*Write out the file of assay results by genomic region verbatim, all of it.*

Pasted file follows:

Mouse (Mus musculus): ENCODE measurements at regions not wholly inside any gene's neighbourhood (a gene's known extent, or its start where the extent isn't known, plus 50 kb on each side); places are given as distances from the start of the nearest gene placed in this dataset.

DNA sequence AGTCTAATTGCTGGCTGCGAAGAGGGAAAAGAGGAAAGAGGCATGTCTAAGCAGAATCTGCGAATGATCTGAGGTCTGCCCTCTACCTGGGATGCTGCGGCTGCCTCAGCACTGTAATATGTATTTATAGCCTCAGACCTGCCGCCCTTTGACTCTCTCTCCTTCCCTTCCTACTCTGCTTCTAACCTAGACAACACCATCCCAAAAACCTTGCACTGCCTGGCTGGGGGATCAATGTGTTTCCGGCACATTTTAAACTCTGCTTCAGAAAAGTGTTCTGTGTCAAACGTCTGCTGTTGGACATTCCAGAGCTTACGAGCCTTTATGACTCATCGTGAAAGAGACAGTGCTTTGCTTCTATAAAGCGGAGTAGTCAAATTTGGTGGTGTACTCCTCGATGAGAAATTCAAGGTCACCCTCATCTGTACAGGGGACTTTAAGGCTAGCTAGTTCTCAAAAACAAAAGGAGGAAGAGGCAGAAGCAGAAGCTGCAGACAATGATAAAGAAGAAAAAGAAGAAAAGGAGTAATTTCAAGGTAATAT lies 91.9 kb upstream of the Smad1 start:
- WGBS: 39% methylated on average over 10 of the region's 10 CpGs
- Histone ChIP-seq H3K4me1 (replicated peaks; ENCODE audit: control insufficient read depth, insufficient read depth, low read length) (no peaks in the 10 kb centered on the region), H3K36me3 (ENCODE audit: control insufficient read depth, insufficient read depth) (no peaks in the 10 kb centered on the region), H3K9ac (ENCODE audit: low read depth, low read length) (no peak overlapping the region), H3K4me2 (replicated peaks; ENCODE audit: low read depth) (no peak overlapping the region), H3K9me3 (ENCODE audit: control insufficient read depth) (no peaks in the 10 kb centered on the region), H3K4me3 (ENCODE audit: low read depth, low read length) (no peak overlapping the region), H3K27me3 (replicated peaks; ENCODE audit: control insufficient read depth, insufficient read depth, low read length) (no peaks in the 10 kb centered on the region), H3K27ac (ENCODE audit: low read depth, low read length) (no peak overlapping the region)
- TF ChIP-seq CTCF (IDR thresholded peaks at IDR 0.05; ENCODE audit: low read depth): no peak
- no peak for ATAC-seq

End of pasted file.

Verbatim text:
Mouse (Mus musculus): ENCODE measurements at regions not wholly inside any gene's neighbourhood (a gene's known extent, or its start where the extent isn't known, plus 50 kb on each side); places are given as distances from the start of the nearest gene placed in this dataset.

DNA sequence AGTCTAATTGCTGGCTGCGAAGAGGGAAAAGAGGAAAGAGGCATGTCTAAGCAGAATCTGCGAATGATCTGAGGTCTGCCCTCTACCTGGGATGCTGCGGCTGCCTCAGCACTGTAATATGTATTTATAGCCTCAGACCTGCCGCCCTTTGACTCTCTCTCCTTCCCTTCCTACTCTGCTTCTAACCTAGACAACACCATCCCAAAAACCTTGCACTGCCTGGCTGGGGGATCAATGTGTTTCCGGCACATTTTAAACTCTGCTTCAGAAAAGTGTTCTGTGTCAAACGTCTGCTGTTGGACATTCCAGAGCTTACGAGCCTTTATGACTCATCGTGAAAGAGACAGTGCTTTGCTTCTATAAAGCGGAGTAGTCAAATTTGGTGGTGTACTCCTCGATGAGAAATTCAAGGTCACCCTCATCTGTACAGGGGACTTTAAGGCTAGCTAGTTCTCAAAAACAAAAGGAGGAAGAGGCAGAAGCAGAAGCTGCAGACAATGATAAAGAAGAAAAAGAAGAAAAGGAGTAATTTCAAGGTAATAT lies 91.9 kb upstream of the Smad1 start:
- WGBS: 39% methylated on average over 10 of the region's 10 CpGs
- Histone ChIP-seq H3K4me1 (replicated peaks; ENCODE audit: control insufficient read depth, insufficient read depth, low read length) (no peaks in the 10 kb centered on the region), H3K36me3 (ENCODE audit: control insufficient read depth, insufficient read depth) (no peaks in the 10 kb centered on the region), H3K9ac (ENCODE audit: low read depth, low read length) (no peak overlapping the region), H3K4me2 (replicated peaks; ENCODE audit: low read depth) (no peak overlapping the region), H3K9me3 (ENCODE audit: control insufficient read depth) (no peaks in the 10 kb centered on the region), H3K4me3 (ENCODE audit: low read depth, low read length) (no peak overlapping the region), H3K27me3 (replicated peaks; ENCODE audit: control insufficient read depth, insufficient read depth, low read length) (no peaks in the 10 kb centered on the region), H3K27ac (ENCODE audit: low read depth, low read length) (no peak overlapping the region)
- TF ChIP-seq CTCF (IDR thresholded peaks at IDR 0.05; ENCODE audit: low read depth): no peak
- no peak for ATAC-seq